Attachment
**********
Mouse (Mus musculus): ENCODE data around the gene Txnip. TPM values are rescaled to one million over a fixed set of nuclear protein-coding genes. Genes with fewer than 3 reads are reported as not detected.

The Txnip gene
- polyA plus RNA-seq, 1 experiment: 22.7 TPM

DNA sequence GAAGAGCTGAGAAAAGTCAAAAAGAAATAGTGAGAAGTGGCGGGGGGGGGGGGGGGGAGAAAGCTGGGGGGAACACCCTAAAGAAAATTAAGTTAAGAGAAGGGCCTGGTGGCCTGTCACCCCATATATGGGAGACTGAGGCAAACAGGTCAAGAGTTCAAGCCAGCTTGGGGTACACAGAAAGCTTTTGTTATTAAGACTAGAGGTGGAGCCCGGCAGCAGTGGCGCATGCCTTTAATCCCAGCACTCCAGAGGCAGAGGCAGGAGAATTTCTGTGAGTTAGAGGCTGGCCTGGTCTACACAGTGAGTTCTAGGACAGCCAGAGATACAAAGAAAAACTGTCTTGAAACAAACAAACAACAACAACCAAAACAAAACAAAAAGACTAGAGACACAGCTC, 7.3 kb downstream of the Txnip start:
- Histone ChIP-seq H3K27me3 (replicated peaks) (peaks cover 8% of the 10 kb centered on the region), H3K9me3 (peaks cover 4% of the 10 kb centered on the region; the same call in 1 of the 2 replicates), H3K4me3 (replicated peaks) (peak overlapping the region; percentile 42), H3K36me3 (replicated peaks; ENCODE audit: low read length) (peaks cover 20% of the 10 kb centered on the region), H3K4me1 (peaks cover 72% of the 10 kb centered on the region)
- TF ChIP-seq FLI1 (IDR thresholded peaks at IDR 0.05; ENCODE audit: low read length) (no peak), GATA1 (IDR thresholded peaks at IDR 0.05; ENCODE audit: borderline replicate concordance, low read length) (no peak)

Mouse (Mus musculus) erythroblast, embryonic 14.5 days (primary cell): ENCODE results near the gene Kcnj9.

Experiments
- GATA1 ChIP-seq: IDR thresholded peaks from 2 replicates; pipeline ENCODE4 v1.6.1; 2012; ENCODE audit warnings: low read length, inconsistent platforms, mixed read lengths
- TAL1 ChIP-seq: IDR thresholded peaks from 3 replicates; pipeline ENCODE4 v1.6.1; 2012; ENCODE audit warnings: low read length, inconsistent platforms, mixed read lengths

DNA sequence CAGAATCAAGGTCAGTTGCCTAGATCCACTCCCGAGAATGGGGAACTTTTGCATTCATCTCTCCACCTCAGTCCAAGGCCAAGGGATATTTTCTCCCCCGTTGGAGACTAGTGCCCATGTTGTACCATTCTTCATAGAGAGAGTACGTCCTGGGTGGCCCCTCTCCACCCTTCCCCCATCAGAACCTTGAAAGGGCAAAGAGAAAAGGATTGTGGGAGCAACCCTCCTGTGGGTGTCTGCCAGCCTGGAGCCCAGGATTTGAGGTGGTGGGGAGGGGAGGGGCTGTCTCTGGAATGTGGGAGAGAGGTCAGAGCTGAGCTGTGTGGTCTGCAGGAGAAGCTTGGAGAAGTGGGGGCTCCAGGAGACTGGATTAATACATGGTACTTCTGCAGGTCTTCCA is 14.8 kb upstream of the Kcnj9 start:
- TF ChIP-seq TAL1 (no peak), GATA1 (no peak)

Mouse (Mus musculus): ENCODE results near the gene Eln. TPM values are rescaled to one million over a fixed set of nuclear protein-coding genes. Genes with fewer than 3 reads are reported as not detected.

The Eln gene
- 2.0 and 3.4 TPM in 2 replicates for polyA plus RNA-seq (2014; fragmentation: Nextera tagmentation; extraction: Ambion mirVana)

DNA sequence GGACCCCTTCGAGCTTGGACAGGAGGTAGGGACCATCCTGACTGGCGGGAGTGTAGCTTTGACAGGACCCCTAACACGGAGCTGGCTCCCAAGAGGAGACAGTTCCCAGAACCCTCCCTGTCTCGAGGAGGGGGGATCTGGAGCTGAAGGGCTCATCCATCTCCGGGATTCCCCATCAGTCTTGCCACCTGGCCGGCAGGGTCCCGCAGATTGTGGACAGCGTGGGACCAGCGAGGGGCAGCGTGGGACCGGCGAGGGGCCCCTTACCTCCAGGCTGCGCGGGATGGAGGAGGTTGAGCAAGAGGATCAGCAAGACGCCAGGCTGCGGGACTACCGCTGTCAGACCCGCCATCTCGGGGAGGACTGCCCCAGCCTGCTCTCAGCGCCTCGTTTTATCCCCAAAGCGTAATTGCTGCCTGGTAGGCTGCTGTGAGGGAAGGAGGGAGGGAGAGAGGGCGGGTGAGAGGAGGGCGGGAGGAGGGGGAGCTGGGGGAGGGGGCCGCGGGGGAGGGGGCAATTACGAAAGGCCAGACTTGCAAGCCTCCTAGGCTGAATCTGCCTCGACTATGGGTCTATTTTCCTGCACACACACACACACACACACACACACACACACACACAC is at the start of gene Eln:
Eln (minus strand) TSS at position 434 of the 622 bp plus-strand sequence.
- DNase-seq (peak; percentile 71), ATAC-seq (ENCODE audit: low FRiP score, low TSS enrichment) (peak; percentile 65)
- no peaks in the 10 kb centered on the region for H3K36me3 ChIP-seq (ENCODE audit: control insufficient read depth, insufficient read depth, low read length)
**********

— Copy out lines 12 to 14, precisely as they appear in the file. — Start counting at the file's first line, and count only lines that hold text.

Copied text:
- TF ChIP-seq TAL1 (no peak), GATA1 (no peak)

Mouse (Mus musculus): ENCODE results near the gene Eln. TPM values are rescaled to one million over a fixed set of nuclear protein-coding genes. Genes with fewer than 3 reads are reported as not detected.

The Eln gene